Friday, 1 September 2017
It was late evening when I got off the train at a coastal town in Northern Scotland. It was dark and misty as I walked down the empty street trying to find somewhere to stay for the night. The pungent acrid smell of coal-burning fires hung in the air and made my eyes water. An owl cried in the distance followed by a cat screeching in an alleyway. This desolate town looked as if nothing had changed from the 18th Century. The dark wooded fronted buildings seemed deserted, and even the traditional tumbleweeds did not bother to come rolling down the street, preferring instead to hide in a huddle in street corners. A bell far away tolled gently its funereal peal every few seconds. "Ding ... Ding ... Ding ..." Fear must have gripped my every senses as I felt tears rolling down my trouser legs.
I wondered what this town's motto was, if it had any on its Coat of Arms, traditional in many towns around this parts. "Reversing back into the past with despondency". I bet it had a suicide pact with the devil.
I eventually reached a dimly lit building with a "Bed and Breakfast" sign by the door. I entered what looked like a pub with a dozen or so people sitting at various tables nursing their sorrows in their customary drinks. The room was totally silent and I felt their gaze burn into my back as I approached the bar.
"What will you have?" asked the barman as he wiped the bar with a dirty old cloth.
"Whatever they are having!" I replied with a nervous smile as I turned round only to discover the bar room totally empty. I felt my knees knocking with terror. I had butterflies in my stomach and their knees were knocking too.
"Are you a stranger in town?" asked the barman as I noticed for the first time that he had a vulture perched on his shoulder.
I nodded silently and then, finding my voice again, I asked him if he had a room for the night, and regretted making the request almost instantaneously as the bird of prey emptied its load on the man's shoulder.
He cleaned his jacket with the bar cloth and said, "That will be £20 payable in advance."
"Why is that bell tolling in the distance all the time?" I asked as I paid him.
"That would be the buoy, that would," he replied as he spat some chewed tobacco on the ground.
"A boy?" I asked innocently.
"Yes ... a buoy ... a floating thing on the sea with a bell to warn ships to keep away from the rocks. Years ago, there were a terrible shipwreck out there. A merchant ship hit the rocks and it went down with all hands on deck. Not a soul was saved that night. Although we did recover many casks of whisky and port. Some town folks believe the whole town is haunted because of them sailors dying like that. Some nights one can hear the howling of their anguished cries as they gasped for their last breath in the icy cruel sea. Personally, I think it's just the wind but some folks will hang on to their beliefs like a snot from a child's nose."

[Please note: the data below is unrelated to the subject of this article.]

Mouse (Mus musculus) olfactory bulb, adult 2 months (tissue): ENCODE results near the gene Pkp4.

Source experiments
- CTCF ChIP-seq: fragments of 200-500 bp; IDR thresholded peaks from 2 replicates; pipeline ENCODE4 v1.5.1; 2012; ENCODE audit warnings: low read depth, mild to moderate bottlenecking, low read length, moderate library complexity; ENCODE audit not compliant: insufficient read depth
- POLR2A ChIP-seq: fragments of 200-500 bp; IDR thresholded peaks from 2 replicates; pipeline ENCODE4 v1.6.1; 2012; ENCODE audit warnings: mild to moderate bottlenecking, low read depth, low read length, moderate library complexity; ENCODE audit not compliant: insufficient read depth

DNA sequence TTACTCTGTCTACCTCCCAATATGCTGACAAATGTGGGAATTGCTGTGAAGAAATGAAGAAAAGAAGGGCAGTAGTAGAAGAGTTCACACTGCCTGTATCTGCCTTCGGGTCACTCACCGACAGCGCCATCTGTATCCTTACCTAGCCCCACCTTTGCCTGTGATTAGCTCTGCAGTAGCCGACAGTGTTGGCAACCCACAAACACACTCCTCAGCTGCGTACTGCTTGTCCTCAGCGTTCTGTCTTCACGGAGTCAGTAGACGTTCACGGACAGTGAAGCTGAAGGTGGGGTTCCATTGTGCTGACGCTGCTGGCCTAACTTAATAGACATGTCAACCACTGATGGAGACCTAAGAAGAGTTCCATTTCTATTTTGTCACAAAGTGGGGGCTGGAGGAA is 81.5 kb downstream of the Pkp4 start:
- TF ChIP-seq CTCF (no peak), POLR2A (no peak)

I nodded silently, not knowing what to say.
"Will you be wanting supper?" he asked, as he cleaned the bar top again with the same cloth, spreading the remains of the bird's faeces all over the place.
"Yes please ..." I gulped.
"Well ... we haven't got any!" he replied, "I have to go to the church grave yard shortly. So I'll bid you good bye!"
"To ... the grave yard?" I asked, "at this time of night?"
"Yes ..." he said as he spat again, "I double up as the town's grave digger and I have to get ready for a burial tomorrow morning."
"Has someone died?" I asked rather stupidly, but for something to say.
"He'd better be ..." he said, "or else we'd be burying him alive. And Hubert would not be happy. Considering the big size of the grave I have to dig. Huge it'll be!"
"Was Hubert a big man?" I asked again.
"We ain't burying Hubert ..." he said in exasperation, "at least not yet. We are burying his horse!"
"His horse?" I heard myself say and not believing my ears, "in the church grave yard?"
"Where else would you want me to bury him?" he asked, "out at sea? A naval burial on a night like this? He wasn't a sea horse, you know!"
I nodded and said nothing.
"There will not be any breakfast in the morning," he said as he left, "but the price is included in the £20 you paid!"
I made my way up to my room in the dark. I entered the damp and dank smelling room lit by one candle. At least it had hot and cold running cockroaches.
I saw one of them on the wall by my bed. I used a folded newspaper and killed it squashing its remains all over the wall. Within minutes the room was infested by other cockroaches who had come for the funeral.
I pulled the bed away from the wall and they pulled it back to hide where they were holding the remembrance reception.
I decided to spend the night sitting on an old armchair instead. I must have been very tired because my eyelids soon got the better of me as I dozed of for a while.
I semi-awoke by the sound of the cockroaches partying. In my stupor I saw a ghostly figure of a woman standing by my bedside. She reminded me a little of Gloria Gaynor.
First I was afraid, I was petrified ... I didn't know if I would survive.
And right now I am imagining all your faces as you are reading this!